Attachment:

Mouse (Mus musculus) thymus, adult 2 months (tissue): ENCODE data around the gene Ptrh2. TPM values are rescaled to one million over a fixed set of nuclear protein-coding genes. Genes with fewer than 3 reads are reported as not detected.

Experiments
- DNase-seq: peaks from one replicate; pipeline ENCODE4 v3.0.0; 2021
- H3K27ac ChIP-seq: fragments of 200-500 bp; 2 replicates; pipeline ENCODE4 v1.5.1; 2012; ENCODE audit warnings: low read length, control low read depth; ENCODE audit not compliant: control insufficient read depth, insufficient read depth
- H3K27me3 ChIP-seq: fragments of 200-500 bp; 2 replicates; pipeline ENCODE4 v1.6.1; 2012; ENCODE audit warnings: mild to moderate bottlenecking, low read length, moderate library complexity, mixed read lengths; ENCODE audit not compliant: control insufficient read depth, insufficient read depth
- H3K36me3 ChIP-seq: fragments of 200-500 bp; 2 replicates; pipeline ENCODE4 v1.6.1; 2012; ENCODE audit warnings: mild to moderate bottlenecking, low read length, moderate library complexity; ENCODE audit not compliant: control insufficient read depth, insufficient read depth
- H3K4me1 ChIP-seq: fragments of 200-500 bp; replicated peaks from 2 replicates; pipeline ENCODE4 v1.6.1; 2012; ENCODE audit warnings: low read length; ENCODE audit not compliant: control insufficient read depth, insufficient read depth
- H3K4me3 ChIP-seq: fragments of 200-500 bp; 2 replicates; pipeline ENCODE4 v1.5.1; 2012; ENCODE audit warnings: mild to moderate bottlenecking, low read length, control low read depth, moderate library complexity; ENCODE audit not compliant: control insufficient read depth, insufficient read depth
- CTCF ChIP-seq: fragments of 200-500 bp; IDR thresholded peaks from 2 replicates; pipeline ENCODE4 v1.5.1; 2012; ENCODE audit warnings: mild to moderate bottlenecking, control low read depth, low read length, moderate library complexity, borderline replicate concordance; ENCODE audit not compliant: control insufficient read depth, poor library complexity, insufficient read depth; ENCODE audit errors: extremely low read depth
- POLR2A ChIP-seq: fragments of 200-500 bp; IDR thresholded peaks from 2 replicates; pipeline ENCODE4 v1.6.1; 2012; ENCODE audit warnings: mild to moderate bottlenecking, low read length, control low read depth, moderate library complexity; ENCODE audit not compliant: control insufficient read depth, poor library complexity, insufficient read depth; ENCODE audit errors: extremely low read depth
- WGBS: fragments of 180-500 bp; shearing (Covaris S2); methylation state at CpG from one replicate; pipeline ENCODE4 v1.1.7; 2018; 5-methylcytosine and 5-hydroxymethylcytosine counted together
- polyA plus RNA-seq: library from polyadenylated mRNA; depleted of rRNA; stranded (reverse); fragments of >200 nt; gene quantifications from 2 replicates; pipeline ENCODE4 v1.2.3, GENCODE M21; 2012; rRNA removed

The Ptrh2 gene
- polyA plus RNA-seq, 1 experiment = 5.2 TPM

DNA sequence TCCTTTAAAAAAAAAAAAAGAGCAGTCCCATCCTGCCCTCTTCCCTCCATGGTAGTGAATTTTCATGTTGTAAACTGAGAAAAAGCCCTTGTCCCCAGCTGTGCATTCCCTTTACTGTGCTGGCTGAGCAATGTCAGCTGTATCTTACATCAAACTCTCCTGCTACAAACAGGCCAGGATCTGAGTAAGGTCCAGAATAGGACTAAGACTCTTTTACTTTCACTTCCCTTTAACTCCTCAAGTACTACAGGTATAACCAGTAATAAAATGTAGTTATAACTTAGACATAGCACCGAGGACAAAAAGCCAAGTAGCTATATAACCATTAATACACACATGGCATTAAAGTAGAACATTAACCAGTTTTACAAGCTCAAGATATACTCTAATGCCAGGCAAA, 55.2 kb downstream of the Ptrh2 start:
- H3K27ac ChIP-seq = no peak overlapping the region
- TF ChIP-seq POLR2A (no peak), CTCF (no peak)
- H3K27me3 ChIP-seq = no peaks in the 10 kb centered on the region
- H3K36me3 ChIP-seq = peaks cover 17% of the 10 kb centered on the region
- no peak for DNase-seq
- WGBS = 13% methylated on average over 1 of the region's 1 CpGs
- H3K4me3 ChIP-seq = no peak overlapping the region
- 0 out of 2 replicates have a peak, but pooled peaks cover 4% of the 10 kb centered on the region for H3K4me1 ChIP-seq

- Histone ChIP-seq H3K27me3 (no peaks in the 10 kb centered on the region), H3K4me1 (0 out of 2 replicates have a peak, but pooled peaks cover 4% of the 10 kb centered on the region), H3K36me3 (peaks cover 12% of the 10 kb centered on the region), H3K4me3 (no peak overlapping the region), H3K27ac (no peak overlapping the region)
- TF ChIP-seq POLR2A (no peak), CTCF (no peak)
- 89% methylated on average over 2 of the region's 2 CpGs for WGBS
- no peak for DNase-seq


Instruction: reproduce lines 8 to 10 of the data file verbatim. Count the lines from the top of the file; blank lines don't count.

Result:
- H3K4me3 ChIP-seq: fragments of 200-500 bp; 2 replicates; pipeline ENCODE4 v1.5.1; 2012; ENCODE audit warnings: mild to moderate bottlenecking, low read length, control low read depth, moderate library complexity; ENCODE audit not compliant: control insufficient read depth, insufficient read depth
- CTCF ChIP-seq: fragments of 200-500 bp; IDR thresholded peaks from 2 replicates; pipeline ENCODE4 v1.5.1; 2012; ENCODE audit warnings: mild to moderate bottlenecking, control low read depth, low read length, moderate library complexity, borderline replicate concordance; ENCODE audit not compliant: control insufficient read depth, poor library complexity, insufficient read depth; ENCODE audit errors: extremely low read depth
- POLR2A ChIP-seq: fragments of 200-500 bp; IDR thresholded peaks from 2 replicates; pipeline ENCODE4 v1.6.1; 2012; ENCODE audit warnings: mild to moderate bottlenecking, low read length, control low read depth, moderate library complexity; ENCODE audit not compliant: control insufficient read depth, poor library complexity, insufficient read depth; ENCODE audit errors: extremely low read depth